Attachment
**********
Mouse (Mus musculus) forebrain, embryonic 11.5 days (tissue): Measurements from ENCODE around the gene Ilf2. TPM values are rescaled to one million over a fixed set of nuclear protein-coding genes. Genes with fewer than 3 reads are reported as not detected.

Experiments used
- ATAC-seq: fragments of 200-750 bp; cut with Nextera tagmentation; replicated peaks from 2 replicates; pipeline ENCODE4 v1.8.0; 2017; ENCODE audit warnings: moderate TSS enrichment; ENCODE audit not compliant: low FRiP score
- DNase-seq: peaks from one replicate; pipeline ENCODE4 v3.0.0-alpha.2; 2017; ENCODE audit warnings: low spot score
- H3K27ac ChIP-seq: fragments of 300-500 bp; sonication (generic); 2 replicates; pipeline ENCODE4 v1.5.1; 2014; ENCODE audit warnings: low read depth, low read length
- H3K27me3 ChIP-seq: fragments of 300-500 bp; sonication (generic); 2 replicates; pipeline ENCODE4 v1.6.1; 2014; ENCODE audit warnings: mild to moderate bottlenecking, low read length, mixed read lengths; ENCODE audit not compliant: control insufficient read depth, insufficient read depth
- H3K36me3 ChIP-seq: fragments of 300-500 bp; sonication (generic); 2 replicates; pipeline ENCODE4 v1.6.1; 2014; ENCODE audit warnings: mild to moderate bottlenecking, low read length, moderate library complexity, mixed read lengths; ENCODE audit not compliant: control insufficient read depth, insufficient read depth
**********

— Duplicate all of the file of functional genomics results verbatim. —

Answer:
Mouse (Mus musculus) forebrain, embryonic 11.5 days (tissue): Measurements from ENCODE around the gene Ilf2. TPM values are rescaled to one million over a fixed set of nuclear protein-coding genes. Genes with fewer than 3 reads are reported as not detected.

Experiments used
- ATAC-seq: fragments of 200-750 bp; cut with Nextera tagmentation; replicated peaks from 2 replicates; pipeline ENCODE4 v1.8.0; 2017; ENCODE audit warnings: moderate TSS enrichment; ENCODE audit not compliant: low FRiP score
- DNase-seq: peaks from one replicate; pipeline ENCODE4 v3.0.0-alpha.2; 2017; ENCODE audit warnings: low spot score
- H3K27ac ChIP-seq: fragments of 300-500 bp; sonication (generic); 2 replicates; pipeline ENCODE4 v1.5.1; 2014; ENCODE audit warnings: low read depth, low read length
- H3K27me3 ChIP-seq: fragments of 300-500 bp; sonication (generic); 2 replicates; pipeline ENCODE4 v1.6.1; 2014; ENCODE audit warnings: mild to moderate bottlenecking, low read length, mixed read lengths; ENCODE audit not compliant: control insufficient read depth, insufficient read depth
- H3K36me3 ChIP-seq: fragments of 300-500 bp; sonication (generic); 2 replicates; pipeline ENCODE4 v1.6.1; 2014; ENCODE audit warnings: mild to moderate bottlenecking, low read length, moderate library complexity, mixed read lengths; ENCODE audit not compliant: control insufficient read depth, insufficient read depth